Love brought us here.
This is an advance review out of the New York Film Festival. If Beale Street Could Talk opens stateside Nov. 30.
Barry Jenkins is a director of rare precision and skill in bringing out the soul of his films. Following up one of the most deserving Best Picture Oscar winners since the turn of the century, the Moonlight helmer has devised a visually nurturing love letter to author James Baldwin. An adaptation of his 1974 novel of the same name, If Beale Street Could Talk is packed to the brim with details that instate a dreamlike quality on this Harlem period romance.
With all the racism in today’s world seemingly getting louder, Jenkins smartly chooses to keep the novel within the era it was written to send a message of love that feels more classic than contemporary, while also dealing with issues disturbingly still relevant today. The script not only discusses the injustices our legal system serves on black people, especially the men, it juxtaposes them against the ongoing sexual assault conversation to tell a rich, complex story that digs into the layers of societal issues currently making headlines.
But the heart of the film’s story firmly roots itself in romance. The narrative follows Tish (KiKi Layne) as she starts to reveal her pregnancy to her more forward-thinking family and then that of her boyfriend’s, a more critical, conservative bunch (the vengeance of the Holy Ghost gets brought up a lot by that family’s matriarch). He, meanwhile, nicknamed Fonny (Stephan James), is serving time for rape charges that the NYPD stuck on him despite his being on the complete opposite side of the northern Manhattan neighborhood in which the rape took place. Flashbacks smartly weaved into the story’s present bring the audience along on the couple’s sweet, sensual journey to be together and face all the struggles the world lays on them for the color of their skin or otherwise.
This is where Jenkins’ style comes in to create a lasting serenade that soulfully reveals the many characters’ collective humanity. As with Moonlight, cinematographer James Laxton extracts color vibrantly from the film’s settings to craft moments often more about their mood than the actual progression of the plot. There’s a softness to the film’s look that lends to the appropriately wishy washy nostalgia for the period, given the prejudices the characters face.
Also returning from Jenkins’ Best Picture winner is composer Nicholas Britell, who laces this story with a few subtly affecting motifs. In fact, hearing If Beale Street Could Talk is as rewarding as seeing it. From extreme harsh sounds in some scenes to serenity in others, or even the absence of sound altogether, the sound designers ensure that the film isn’t just playing to our eyes, but going to the ears to cement the mood of each individual scene.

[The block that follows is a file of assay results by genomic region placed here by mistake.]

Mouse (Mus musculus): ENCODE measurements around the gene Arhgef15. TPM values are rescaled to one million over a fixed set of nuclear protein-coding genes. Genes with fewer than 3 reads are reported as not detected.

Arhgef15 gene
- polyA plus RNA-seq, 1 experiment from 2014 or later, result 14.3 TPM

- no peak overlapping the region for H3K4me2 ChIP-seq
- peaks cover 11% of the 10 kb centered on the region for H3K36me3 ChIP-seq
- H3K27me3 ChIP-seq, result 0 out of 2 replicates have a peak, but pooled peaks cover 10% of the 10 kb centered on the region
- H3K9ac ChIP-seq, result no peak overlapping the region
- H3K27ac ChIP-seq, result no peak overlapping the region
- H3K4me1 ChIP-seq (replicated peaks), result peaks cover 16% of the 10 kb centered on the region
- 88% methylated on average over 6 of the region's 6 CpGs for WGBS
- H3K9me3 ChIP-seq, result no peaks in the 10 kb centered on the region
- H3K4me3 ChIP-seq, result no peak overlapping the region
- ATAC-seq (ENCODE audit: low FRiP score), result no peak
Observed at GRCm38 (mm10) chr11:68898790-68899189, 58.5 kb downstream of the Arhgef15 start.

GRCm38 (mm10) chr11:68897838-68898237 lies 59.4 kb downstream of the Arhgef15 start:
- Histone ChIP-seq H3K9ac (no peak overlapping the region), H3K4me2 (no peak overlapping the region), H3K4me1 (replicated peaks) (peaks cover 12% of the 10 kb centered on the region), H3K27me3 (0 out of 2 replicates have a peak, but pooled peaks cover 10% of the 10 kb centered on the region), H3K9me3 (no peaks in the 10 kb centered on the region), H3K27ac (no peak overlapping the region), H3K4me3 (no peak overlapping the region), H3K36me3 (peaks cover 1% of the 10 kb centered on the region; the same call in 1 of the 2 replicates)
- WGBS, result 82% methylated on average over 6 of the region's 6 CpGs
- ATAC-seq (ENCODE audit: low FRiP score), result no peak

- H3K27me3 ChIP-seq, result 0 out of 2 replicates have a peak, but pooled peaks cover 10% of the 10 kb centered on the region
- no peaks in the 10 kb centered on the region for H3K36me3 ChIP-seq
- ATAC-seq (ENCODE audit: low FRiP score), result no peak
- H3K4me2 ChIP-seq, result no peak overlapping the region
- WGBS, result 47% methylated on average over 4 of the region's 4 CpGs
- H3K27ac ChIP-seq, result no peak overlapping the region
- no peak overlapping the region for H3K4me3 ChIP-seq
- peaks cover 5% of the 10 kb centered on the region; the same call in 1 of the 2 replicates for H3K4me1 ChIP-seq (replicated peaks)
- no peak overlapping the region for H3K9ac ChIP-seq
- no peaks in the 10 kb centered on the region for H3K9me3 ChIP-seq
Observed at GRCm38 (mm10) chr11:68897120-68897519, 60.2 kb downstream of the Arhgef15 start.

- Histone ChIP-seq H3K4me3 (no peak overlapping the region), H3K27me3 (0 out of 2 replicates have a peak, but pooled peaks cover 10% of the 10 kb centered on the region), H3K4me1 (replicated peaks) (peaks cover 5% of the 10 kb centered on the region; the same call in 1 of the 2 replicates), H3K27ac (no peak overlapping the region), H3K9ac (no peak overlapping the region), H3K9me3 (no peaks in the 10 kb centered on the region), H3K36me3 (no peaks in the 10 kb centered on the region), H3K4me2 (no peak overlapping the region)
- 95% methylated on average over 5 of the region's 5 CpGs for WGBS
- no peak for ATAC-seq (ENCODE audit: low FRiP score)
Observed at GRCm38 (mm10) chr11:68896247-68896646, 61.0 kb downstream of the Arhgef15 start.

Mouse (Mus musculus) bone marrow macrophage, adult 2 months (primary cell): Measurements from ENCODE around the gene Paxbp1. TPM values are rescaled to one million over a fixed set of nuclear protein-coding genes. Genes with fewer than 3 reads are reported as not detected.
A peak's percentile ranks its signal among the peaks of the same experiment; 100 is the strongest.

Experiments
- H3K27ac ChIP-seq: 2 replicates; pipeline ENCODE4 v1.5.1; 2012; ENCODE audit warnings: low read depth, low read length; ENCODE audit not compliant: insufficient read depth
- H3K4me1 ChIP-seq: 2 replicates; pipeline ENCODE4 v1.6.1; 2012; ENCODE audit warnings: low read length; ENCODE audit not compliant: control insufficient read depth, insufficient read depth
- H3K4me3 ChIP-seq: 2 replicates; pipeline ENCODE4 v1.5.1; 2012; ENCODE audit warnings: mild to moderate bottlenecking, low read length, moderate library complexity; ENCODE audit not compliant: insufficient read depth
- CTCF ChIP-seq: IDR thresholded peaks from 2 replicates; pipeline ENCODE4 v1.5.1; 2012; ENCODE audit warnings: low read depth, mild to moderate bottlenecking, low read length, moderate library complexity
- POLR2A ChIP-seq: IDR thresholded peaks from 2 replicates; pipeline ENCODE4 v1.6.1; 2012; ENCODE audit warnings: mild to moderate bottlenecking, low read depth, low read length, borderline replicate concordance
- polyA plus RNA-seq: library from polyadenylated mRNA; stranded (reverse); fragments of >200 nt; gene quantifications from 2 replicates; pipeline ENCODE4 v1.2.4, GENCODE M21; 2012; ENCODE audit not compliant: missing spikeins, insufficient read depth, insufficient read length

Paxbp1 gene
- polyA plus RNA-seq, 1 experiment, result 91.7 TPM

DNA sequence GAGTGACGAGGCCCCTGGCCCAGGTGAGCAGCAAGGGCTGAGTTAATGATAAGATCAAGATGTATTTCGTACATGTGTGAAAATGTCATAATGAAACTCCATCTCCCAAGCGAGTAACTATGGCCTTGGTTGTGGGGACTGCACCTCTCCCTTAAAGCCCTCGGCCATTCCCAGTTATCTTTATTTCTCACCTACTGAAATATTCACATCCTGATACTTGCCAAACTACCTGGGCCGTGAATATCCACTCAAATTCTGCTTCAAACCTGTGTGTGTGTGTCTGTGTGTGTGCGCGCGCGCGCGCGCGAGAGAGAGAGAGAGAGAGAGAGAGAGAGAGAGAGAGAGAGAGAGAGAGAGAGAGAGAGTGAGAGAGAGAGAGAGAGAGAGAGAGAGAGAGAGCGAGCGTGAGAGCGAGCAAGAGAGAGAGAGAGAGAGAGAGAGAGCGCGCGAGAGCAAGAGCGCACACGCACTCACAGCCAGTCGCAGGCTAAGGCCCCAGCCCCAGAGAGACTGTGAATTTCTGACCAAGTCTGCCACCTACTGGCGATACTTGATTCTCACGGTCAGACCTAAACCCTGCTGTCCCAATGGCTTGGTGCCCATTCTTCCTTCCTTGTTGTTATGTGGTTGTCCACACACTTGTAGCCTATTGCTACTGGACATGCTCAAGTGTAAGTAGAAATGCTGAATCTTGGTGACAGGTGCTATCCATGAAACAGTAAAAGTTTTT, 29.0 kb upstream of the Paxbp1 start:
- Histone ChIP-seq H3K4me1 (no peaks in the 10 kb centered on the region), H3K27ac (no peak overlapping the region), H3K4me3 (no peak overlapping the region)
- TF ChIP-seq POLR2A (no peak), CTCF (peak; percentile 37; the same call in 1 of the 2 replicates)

The director additionally relies on his tried and true technique of intense, centered close-ups of his actors that often say more about the character’s overall spirit than the dialogue. The large ensemble is entirely up to snuff, with Layne and James as the two leads carrying much of the film’s emotional weight throughout the just under two-hour runtime. That said, Regina King, playing Tish’s mother, gives the performance most likely to snag an Oscar. In a way, she represents the film’s attitude at large: she’s raw yet composed, and angry at the world while still exuding an admirable, intrinsic compassion.
As for the rest of this expansive ensemble, most of the admittedly powerful performers get just a scene or two, which gives If Beale Street Could Talk vignettes of sorts that speak to the film’s overall message. From Dave Franco as an honest real estate agent to Ed Skrein as a racist cop, Jenkins puts time into filling out these characters and their reaction to Tish and Fonny’s coupling. But the most affecting of the bunch comes from Atlanta star Brian Tyree Henry, as an old friend of Fonny’s who gets a poignant monologue about the horrors of being wrongly convicted in prison.
There’s a haunting vibe that the film adopts more so in its second half, as the prison system has its way with Fonny, that slowly builds to a pitch-perfect final scene that is not only a powerful moment in its own right, but also enriches just about every moment that came before it. Moonlight has the same sort of power in its final moments, and If Beale Street Could Talk too opens the proverbial treasure chest to see how certain tangents in the story work to support the ending on a second viewing.
Though while it’s Jenkins’ commitment to the laborious details from just about every department of the crew that show his commitment to this project, not to mention his love and respect for Baldwin’s text, the director touches on something here so few filmmakers trying to make a political point do. “Love brought you here,” King’s character says to Tish early in the film, and that hits the nail on the head. Jenkins’ approach to a story of black love is to make it universal. Ultimately, this is a film about people looking to be understood, respected, and loved. That’s the beauty in what Tish and Fonny find in each other, no matter what the world throws at them because of how they look.